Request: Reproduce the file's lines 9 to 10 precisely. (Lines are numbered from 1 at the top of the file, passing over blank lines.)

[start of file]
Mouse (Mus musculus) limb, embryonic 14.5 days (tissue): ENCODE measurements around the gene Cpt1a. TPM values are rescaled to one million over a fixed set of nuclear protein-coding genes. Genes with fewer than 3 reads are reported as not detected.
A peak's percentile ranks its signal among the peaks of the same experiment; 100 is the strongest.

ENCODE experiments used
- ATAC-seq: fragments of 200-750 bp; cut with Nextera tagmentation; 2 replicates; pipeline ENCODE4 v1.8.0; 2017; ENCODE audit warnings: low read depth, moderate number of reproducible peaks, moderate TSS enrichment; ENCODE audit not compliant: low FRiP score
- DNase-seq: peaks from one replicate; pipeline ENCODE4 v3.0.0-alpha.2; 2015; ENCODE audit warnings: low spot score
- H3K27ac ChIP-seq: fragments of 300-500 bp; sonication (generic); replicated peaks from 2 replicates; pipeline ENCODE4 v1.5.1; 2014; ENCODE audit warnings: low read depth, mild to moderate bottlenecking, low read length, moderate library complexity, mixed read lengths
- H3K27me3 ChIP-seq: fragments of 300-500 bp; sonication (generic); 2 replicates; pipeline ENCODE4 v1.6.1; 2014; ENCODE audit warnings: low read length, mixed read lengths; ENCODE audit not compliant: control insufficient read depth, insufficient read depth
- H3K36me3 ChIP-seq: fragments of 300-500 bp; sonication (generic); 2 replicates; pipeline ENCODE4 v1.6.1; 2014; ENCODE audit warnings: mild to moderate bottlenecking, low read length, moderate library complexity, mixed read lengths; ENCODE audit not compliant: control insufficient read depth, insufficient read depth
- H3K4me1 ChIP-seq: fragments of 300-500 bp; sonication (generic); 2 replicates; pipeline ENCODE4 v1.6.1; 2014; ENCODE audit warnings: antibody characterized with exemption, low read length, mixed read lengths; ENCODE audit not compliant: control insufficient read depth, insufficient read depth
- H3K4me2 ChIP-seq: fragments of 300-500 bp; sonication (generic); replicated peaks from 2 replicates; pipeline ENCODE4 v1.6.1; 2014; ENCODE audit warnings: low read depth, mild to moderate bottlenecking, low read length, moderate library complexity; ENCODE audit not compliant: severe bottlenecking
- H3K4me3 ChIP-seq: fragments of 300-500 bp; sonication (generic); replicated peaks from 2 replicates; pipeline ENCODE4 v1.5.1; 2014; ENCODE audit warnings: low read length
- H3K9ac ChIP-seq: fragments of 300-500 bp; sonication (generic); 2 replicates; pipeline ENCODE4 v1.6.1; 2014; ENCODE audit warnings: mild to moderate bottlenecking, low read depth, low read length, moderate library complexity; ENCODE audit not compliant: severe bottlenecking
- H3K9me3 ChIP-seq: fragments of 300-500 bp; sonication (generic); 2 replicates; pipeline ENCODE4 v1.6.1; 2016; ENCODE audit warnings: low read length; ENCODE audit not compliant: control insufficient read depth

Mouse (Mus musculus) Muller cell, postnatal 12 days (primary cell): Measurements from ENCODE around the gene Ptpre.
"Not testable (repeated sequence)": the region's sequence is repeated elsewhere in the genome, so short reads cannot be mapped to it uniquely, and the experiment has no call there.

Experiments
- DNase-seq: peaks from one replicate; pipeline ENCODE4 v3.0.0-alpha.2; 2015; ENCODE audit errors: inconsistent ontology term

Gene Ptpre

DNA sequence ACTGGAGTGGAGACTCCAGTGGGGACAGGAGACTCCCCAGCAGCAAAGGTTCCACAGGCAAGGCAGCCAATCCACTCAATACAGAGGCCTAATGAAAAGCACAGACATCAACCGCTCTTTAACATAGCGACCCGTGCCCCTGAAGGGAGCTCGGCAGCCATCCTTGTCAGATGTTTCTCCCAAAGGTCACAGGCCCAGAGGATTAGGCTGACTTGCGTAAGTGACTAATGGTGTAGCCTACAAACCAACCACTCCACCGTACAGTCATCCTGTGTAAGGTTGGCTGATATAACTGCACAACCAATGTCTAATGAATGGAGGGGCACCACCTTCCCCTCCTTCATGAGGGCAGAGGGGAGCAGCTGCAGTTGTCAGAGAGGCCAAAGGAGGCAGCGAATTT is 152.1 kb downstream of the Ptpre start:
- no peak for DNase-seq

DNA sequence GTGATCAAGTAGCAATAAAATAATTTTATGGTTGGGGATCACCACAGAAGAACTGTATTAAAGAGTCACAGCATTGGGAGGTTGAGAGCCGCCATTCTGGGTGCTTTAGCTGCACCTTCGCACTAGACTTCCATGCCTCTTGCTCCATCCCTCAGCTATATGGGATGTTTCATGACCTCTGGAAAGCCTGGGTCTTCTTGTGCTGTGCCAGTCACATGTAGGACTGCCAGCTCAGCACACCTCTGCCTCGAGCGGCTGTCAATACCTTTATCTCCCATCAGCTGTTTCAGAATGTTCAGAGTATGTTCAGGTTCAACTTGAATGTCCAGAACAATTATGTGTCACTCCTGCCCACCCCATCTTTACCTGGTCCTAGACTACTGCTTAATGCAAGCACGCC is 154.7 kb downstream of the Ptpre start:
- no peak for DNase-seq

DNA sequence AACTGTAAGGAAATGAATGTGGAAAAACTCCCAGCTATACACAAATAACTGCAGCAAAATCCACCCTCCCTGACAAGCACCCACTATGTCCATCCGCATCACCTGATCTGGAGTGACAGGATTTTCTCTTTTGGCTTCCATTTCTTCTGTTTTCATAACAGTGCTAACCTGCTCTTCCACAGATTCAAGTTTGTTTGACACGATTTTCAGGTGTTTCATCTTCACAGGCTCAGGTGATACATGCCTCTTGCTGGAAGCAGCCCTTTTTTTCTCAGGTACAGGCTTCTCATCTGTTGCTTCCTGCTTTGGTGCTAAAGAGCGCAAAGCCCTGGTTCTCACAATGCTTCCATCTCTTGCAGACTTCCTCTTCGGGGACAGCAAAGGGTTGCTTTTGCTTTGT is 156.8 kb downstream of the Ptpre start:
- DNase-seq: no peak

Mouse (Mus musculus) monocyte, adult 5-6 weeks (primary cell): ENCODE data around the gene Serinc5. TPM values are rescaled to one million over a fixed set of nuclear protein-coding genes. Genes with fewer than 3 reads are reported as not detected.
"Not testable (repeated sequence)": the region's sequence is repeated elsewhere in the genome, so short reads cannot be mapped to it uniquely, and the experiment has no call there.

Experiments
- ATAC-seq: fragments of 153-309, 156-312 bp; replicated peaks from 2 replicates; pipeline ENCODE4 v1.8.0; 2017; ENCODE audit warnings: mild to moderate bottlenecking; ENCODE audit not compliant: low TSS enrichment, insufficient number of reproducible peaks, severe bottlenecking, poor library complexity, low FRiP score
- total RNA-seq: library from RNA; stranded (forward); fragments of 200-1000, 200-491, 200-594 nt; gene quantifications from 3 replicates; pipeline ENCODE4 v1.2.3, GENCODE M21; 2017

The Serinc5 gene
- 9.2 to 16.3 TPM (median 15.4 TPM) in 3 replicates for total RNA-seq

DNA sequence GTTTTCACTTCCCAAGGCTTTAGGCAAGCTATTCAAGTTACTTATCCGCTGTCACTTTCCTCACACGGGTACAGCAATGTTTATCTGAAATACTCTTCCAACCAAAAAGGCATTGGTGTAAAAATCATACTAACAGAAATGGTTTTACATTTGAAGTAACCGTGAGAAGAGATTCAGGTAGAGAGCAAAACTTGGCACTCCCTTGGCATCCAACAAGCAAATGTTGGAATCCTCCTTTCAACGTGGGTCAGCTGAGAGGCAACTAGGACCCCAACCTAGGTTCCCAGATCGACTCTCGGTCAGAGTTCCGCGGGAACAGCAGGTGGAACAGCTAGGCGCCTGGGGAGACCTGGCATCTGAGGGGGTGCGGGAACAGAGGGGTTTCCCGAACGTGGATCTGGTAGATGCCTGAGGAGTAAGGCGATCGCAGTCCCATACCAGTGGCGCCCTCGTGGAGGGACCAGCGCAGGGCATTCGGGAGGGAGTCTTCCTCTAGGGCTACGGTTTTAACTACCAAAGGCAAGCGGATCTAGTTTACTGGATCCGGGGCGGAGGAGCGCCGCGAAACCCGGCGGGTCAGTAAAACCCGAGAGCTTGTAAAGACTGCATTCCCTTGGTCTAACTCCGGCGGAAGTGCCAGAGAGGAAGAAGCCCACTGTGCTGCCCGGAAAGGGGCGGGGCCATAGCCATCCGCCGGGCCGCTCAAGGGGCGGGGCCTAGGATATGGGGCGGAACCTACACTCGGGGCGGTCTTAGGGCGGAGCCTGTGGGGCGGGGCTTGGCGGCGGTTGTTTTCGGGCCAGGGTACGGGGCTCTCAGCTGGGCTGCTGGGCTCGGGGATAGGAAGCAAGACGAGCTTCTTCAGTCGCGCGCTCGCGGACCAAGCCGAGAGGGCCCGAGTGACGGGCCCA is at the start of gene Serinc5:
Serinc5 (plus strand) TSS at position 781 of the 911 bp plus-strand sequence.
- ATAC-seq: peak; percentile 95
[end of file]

- H3K4me1 ChIP-seq: fragments of 300-500 bp; sonication (generic); 2 replicates; pipeline ENCODE4 v1.6.1; 2014; ENCODE audit warnings: antibody characterized with exemption, low read length, mixed read lengths; ENCODE audit not compliant: control insufficient read depth, insufficient read depth
- H3K4me2 ChIP-seq: fragments of 300-500 bp; sonication (generic); replicated peaks from 2 replicates; pipeline ENCODE4 v1.6.1; 2014; ENCODE audit warnings: low read depth, mild to moderate bottlenecking, low read length, moderate library complexity; ENCODE audit not compliant: severe bottlenecking